Gov. Pence, who declined multiple requests for an interview with Rewire, has been outspoken about his anti-choice agenda. Currently, Indiana law requires people seeking abortions to receive in-person “counseling” and written information from a physician or other health-care provider 18 hours before the abortion begins. And thanks, in part, to other restrictive laws making it more difficult for clinics to operate, there are currently six abortion providers in Indiana, and none in the northern part of the state. Only four of Indiana’s 92 counties have an abortion provider. All this means that many people in need of abortion care are forced to take significant time off work, arrange child care, and possibly pay for a place to stay overnight in order to obtain it.
This environment is why a contract quietly signed by Pence last fall with the crisis pregnancy center umbrella organization Real Alternatives is so potentially dangerous for Indiana residents seeking abortion: State-subsidized crisis pregnancy centers not only don’t provide abortion but seek to persuade people out of seeking abortion, thus limiting their options.
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“Indiana is committed to the health, safety, and wellbeing [sic] of Hoosier families, women, and children,” reads the first line of the contract between the Indiana State Department of Health and Real Alternatives. The contract, which began on October 1, 2015, allocates $3.5 million over the course of a year for Real Alternatives to use to fund crisis pregnancy centers throughout the state.
Where Funding Comes From
The money for the Real Alternatives contract comes from Indiana’s Temporary Assistance for Needy Families (TANF) block grant, a federally funded, state-run program meant to support the most vulnerable households with children. The program was created by the 1996 Personal Responsibility and Work Opportunity Reconciliation Act signed by former President Bill Clinton. It changed welfare from a federal program that gave money directly to needy families to one that gave money, and a lot of flexibility with how to use it, to the states.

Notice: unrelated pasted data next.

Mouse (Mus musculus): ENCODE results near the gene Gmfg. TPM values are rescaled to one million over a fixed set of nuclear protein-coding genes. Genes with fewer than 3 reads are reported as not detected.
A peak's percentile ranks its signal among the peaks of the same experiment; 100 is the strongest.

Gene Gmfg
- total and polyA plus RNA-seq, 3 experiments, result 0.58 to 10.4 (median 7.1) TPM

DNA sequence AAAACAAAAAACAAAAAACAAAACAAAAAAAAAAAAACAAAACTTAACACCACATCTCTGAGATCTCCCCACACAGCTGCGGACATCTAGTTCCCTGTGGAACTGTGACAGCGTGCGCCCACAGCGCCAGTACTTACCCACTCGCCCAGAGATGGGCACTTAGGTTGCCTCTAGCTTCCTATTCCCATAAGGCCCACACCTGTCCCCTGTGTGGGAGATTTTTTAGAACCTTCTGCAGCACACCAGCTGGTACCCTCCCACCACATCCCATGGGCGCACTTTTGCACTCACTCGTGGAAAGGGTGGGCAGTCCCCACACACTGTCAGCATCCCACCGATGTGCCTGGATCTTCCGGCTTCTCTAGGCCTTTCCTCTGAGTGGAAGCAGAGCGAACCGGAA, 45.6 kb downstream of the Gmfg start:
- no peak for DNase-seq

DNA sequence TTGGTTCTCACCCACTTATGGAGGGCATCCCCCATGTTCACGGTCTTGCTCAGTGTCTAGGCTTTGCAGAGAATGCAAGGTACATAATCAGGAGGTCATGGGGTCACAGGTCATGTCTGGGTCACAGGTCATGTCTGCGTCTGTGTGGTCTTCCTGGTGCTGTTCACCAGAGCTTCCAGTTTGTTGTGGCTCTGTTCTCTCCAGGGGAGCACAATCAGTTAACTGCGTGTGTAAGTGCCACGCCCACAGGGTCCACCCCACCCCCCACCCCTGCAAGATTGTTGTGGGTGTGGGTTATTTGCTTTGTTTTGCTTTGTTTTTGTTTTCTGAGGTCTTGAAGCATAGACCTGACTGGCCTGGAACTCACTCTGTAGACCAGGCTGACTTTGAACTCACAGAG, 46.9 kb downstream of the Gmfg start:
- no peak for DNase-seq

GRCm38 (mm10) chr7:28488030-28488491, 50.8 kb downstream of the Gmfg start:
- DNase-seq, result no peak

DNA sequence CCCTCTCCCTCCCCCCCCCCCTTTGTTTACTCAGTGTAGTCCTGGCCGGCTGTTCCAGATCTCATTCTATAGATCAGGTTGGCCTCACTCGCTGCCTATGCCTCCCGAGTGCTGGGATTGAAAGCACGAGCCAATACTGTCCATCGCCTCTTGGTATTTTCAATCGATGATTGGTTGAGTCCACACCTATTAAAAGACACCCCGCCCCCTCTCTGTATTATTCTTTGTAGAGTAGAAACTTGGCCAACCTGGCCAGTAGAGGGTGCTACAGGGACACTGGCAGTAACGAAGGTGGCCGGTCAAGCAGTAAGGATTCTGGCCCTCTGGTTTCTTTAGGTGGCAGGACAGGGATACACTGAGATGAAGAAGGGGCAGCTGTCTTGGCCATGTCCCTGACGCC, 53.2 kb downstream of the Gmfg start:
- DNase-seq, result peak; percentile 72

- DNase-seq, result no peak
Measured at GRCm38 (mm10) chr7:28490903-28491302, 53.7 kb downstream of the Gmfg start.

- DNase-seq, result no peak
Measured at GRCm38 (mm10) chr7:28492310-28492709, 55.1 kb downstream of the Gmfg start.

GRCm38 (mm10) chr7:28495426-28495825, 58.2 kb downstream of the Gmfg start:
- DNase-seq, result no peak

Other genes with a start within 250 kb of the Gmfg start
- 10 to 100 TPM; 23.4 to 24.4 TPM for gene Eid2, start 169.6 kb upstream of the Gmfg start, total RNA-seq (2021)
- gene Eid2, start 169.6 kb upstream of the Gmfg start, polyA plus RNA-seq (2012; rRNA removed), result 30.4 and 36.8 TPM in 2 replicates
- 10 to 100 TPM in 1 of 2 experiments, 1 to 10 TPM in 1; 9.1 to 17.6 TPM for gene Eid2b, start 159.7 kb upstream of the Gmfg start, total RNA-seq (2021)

This TANF block grant is supposed to provide low-income families a monthly cash stipend that can be used for rent, child care, and food. But states have wide discretion over these funds: In general, they must use the money to serve families with children, but they can also fund programs meant, for example, to promote marriage. They can also make changes to the requirements for fund eligibility.
As of 2012, to be eligible for cash assistance in Indiana, a household’s maximum monthly earnings could not exceed $377, the fourth-lowest level of qualification of all 50 states, according to a report by the Congressional Research Service. Indiana’s program also has some of the lowest maximum payouts to recipients in the country.
Part of this is due to a 2011 work requirement that stripped eligibility from many families. Under the new work requirement, a parent or caretaker receiving assistance needs to be “engaged in work once the State determines the parent or caretaker is ready to engage in work,” or after 24 months of receiving benefits. The maximum time allowed federally for a family to receive assistance is 60 months.
“There was a TANF policy change effective November 2011 that required an up-front job search to be completed at the point of application before we would proceed in authorizing TANF benefits,” Jim Gavin, a spokesman for the state’s Family and Social Services Administration (FSSA), told Rewire. “Most [applicants] did not complete the required job search and thus applications were denied.”
Unspent money from the block grant can be carried over to following years. Indiana receives an annual block grant of $206,799,109, but the state hasn’t been using all of it thanks to those low payouts and strict eligibility requirements. The budget for the Real Alternatives contract comes from these carry-over funds.